Maybe this was utter lack of foresight on their part, maybe its because of an attitude that "even negative publicity is good publicity." Still, I could see hefty lawsuits coming their way due to this lack of due diligence on Niantic/Nintendo's part.

    Posted in: Hiroshima unhappy atomic bomb park is Pokemon Go site

  • 3

    Sensato

    I hope the Emperor can inspire Japan's dairy industry to substantially up its game, or otherwise be willing to allow more imported dairy products. The industry could do much better.

    Japan produces plenty of milk at somewhat reasonable prices, but forget it when it comes to dairy products beyond milk. There are regular shortages and rationing of butter (inexcusable for a first-world economy), sour cream costs over 200 yen ($2) for tiny 100 gram container, cheese is similarly overpriced, mediocre quality and little variety.

    Posted in: Emperor, empress visit dairy farm north of Tokyo

  • 1

    Sensato

    As is so often the case with many other outdated gadgets, the high-tech land of "Domo arigato Mr. Roboto" is the last to do away the VCR.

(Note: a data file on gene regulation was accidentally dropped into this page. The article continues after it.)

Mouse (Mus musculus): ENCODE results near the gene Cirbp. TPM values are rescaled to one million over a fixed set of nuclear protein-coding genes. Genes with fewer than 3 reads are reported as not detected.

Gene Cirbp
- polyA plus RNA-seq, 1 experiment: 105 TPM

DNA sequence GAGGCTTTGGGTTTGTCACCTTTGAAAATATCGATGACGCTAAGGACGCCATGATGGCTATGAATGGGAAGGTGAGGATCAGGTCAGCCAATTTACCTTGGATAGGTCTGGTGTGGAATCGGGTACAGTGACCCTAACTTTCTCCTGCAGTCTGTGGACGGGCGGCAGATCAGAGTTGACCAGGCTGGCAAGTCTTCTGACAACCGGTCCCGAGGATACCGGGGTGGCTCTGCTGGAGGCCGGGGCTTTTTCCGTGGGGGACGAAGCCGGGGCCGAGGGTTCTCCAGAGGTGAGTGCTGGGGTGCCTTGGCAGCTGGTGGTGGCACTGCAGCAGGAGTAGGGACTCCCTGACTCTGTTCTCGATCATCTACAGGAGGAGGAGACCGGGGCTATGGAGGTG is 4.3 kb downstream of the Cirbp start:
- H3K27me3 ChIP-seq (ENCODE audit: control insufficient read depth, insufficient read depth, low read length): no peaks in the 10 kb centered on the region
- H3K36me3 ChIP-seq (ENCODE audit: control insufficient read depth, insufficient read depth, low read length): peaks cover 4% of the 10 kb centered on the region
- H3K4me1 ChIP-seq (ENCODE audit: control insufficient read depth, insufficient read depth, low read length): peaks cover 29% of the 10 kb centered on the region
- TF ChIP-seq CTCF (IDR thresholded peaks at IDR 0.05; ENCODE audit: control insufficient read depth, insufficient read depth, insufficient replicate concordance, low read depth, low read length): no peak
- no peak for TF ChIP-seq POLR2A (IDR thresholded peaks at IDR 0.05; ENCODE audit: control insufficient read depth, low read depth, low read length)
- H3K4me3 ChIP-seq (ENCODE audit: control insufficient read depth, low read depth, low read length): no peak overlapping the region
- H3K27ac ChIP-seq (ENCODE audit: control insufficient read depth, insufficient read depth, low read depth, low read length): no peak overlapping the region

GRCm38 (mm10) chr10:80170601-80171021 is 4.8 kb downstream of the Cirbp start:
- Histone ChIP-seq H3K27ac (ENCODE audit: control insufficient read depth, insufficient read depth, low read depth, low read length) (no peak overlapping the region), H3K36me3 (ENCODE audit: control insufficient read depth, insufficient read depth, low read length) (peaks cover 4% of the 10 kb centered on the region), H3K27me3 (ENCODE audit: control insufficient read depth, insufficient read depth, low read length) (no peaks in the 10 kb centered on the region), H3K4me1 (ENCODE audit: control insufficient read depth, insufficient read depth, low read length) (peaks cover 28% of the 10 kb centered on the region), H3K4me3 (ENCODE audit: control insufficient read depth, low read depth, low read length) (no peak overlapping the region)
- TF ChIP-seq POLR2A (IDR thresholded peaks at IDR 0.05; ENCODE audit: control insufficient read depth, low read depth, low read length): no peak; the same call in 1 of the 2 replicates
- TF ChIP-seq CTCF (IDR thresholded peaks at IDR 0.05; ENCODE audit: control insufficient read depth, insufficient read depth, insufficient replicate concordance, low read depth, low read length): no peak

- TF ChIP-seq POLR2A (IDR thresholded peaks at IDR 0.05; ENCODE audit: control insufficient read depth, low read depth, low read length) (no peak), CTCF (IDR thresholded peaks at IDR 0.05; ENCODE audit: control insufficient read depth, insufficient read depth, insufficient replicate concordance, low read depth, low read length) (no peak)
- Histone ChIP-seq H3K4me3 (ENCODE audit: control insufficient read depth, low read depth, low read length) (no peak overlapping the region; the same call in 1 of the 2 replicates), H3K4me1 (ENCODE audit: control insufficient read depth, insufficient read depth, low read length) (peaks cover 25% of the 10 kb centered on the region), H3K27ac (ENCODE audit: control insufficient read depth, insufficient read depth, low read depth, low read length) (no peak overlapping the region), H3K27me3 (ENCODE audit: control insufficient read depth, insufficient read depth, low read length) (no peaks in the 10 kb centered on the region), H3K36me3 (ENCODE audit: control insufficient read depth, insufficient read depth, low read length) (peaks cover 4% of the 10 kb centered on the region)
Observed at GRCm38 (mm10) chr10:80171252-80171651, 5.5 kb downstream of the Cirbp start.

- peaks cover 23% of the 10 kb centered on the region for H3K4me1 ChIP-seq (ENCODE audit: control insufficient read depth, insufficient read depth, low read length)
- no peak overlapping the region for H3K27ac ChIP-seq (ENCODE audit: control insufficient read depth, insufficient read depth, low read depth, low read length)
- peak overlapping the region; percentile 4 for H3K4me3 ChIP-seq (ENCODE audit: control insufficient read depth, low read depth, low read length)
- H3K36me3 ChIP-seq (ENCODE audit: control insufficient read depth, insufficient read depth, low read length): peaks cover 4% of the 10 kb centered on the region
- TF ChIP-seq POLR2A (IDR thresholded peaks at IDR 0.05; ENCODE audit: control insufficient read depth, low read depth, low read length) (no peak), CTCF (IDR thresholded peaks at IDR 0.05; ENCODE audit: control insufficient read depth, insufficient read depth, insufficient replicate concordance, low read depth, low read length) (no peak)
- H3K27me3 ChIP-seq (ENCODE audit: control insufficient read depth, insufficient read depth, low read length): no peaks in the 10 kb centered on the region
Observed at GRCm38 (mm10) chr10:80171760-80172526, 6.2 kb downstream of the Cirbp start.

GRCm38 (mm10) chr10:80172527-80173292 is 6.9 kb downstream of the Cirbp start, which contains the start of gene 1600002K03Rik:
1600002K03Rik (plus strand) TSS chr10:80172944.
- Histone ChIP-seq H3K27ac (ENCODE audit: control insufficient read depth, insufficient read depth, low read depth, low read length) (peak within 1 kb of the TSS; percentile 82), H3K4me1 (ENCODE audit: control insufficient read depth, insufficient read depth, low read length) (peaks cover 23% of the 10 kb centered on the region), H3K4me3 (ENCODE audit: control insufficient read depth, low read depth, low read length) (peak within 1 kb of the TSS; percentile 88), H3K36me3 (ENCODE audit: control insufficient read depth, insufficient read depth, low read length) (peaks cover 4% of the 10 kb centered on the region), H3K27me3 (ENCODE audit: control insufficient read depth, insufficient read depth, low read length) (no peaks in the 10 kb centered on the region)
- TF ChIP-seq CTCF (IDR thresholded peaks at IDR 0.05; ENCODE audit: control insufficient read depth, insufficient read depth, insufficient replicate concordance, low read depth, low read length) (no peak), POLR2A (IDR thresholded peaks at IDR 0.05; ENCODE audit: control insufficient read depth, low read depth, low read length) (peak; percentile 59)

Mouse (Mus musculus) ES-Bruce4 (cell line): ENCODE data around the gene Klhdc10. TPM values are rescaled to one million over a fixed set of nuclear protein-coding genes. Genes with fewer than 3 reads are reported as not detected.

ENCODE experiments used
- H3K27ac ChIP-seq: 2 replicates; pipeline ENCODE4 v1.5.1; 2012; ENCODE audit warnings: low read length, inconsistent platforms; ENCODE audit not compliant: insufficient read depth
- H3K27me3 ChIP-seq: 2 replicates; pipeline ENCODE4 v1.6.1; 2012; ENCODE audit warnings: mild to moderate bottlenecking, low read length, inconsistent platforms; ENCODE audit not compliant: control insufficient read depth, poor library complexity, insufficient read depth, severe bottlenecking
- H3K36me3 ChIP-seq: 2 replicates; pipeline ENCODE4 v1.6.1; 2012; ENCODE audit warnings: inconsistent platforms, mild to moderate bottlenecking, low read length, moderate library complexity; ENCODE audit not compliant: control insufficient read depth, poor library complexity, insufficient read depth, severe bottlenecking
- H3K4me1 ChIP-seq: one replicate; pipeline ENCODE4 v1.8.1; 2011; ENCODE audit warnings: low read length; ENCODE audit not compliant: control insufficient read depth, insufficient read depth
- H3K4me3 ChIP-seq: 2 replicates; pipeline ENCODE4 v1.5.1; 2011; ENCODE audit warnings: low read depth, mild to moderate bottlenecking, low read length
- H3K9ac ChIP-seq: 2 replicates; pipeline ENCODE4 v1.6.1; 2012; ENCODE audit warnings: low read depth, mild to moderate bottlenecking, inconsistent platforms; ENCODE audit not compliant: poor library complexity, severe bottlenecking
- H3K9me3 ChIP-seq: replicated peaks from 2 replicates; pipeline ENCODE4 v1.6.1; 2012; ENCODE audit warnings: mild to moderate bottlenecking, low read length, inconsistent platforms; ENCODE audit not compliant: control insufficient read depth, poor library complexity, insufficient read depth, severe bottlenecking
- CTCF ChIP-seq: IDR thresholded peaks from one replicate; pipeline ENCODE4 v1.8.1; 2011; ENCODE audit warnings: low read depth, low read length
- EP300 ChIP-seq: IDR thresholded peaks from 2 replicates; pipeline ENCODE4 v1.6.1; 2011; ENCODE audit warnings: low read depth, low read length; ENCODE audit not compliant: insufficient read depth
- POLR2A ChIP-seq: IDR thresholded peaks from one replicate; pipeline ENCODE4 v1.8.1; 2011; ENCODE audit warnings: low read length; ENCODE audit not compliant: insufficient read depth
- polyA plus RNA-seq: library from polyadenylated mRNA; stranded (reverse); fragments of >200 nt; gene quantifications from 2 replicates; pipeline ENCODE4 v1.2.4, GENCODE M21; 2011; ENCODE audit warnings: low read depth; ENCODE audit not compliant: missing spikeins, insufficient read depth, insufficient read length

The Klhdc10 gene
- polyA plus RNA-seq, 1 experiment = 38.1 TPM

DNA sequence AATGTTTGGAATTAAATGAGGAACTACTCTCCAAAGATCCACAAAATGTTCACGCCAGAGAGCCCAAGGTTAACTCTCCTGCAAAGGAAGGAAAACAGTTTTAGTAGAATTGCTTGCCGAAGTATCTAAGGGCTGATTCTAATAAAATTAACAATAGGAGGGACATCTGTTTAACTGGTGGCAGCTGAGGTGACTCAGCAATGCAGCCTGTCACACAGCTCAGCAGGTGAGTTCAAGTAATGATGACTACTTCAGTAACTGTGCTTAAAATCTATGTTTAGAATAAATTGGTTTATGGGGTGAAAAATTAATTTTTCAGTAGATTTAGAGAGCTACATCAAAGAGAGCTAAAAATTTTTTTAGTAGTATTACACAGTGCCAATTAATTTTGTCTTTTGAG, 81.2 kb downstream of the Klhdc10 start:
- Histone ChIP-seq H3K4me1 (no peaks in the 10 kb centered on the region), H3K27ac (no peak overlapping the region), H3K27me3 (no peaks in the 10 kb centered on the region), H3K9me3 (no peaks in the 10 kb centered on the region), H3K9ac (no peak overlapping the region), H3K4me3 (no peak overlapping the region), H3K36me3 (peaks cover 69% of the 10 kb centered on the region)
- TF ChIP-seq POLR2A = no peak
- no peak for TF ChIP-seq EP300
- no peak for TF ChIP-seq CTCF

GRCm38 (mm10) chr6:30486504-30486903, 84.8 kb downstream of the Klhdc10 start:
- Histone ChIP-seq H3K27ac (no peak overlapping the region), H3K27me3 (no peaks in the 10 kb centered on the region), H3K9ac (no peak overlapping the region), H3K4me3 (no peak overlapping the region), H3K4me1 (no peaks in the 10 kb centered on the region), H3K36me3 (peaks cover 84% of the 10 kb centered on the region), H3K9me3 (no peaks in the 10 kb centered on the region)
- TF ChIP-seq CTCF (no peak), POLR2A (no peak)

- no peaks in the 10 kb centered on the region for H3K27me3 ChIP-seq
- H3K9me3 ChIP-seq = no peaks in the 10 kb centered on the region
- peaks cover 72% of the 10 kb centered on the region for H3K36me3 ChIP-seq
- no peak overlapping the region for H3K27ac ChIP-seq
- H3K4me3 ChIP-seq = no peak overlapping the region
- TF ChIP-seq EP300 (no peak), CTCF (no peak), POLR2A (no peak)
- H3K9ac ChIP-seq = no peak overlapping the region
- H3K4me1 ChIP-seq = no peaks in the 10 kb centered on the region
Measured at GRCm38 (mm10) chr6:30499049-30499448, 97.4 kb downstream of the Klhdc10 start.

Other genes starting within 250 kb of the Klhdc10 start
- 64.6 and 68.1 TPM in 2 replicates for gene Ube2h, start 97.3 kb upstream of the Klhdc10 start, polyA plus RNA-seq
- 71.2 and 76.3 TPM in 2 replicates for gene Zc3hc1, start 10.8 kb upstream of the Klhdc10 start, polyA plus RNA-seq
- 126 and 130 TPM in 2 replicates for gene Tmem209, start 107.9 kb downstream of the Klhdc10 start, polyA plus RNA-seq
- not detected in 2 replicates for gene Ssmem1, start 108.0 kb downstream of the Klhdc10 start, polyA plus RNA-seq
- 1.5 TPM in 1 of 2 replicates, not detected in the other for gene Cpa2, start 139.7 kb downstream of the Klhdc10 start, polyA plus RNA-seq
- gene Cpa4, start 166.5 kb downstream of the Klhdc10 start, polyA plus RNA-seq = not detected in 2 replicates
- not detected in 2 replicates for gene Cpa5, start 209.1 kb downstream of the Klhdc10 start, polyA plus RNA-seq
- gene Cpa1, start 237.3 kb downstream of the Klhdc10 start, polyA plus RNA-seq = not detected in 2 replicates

It wasn't that many years ago that many people were still renting movies in VCR format from the local video rental store.

    Posted in: End of an era: VCRs headed for outdated tech heaven

  • 5

    Sensato

    The pros outweigh the cons, but there is at least one big con.

    If things go reasonably well cohabiting, it is easy to become lulled into a false sense of complacency thinking life as a married couple will be identical to what it was pre-marriage.

    Often you don't experience your partner's true colors until married, particularly once kids come into the picture. I see lots of happy cohabiting couples, few happily married ones.

    Posted in: What are the pros and cons of living with someone before you marry him/her?

  • 0

    Sensato

    As childish as it seems, Pokemon Go is an interesting concept, and probably a game changer.

    Given that Pokemon itself is geared to the mentality of nine-year-old children, I predict that Pokemon Go's novelty will eventually wear thin, making it a somewhat long-lived fad (but still generate lots of revenue in that time). Still, I think it will give rise to a new genre of massive multi-player scavenger hunt adventure games aimed at all ages, some involving substantial prizes, rewards and product promotions.